Jeremiah Masoli took a harder hit today from the NCAA than from any opposing linebacker, as the former Oregon QB was denied his transfer request to Mississippi.
Masoli’s transfer request came after he was dismissed from the Oregon team earlier this year. The dismissal came after the QB pleaded guilty to burglary and was pulled over while holding marijuana just a month later.
After he was dismissed from the Ducks, Masoli immediately looked into transferring to another D-1 school. Although in most situations a player must sit out a year when transferring across the same division (meaning FBS to FBS), Masoli sought to take advantage of a rarely used loophole in the NCAA system.
Masoli, who already had finished his undergraduate degree at Oregon, could apply for a graduate program at another school, and according to NCAA rules, be allowed to play immediately.
But the NCAA was ready to call an audible on this one.
Most columnists, myself included, believe that it is clear Masoli was taking advantage of the rule in all the wrong ways. And although the NCAA is not supposed to take off the field actions into consideration when examining a transfer request, it looks as though the moral decision not to let the quarterback play is the right one.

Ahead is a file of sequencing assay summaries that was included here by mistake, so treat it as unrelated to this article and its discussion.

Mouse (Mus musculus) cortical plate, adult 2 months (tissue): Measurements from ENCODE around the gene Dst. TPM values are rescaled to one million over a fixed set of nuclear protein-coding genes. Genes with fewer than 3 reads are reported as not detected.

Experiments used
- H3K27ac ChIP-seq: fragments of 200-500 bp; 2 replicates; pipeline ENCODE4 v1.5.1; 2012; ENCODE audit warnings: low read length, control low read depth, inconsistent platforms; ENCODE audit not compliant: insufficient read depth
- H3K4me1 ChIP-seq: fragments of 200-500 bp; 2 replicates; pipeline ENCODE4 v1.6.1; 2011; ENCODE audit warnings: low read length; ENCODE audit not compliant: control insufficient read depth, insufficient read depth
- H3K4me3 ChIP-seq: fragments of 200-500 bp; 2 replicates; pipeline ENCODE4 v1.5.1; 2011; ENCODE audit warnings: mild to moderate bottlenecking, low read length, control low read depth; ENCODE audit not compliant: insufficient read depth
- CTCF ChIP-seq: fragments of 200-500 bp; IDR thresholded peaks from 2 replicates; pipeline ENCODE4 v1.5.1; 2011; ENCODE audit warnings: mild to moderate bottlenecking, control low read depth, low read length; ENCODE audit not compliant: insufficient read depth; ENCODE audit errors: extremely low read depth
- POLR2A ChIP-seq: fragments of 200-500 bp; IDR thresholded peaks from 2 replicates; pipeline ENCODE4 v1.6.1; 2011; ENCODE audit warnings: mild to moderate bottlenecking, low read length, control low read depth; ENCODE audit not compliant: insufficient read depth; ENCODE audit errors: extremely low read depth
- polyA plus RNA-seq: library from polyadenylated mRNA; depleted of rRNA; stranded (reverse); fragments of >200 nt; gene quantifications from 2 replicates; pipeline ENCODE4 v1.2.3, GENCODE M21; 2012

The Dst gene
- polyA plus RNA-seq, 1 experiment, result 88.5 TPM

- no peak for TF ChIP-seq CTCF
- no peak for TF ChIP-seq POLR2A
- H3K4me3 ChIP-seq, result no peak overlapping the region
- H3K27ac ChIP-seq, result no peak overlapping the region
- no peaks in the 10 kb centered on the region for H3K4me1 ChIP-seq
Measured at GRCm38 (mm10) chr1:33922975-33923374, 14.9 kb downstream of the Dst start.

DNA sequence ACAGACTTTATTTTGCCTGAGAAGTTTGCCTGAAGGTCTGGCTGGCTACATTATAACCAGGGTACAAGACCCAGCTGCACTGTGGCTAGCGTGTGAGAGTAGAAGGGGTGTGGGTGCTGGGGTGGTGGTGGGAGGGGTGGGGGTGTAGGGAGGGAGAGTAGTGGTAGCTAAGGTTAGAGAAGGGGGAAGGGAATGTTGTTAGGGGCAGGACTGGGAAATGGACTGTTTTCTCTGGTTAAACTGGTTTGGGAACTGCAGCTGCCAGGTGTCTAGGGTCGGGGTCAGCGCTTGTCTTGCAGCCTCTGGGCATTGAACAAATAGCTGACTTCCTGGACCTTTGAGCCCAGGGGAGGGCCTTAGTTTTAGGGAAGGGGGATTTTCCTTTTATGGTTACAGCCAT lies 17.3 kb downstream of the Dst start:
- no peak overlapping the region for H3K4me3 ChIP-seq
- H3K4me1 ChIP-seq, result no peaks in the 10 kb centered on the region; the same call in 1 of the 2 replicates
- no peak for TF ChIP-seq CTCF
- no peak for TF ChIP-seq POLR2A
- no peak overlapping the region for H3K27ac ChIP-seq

Interestingly enough, Masoli doesn’t see it this way.
“I’m shocked and disappointed, I’ve done everything I can to follow the rules,” Masoli said.
Maybe someone needs to remind Jeremiah if he had followed all the rules in the first place he would still be a Heisman candidate at Oregon.
Mississippi has stated they will appeal the NCAA’s decision. However, with over 90% of appeals rejected, the Rebels will likely have to wait until 2011 to see Masoli on the field.
In what has already been a trying year to say the least, Masoli’s attempt to regain star stature will have to wait another year. The quarterback, who has yet to use a redshirt year, is able to practice with Ole Miss but will have to forfeit his right to play this season.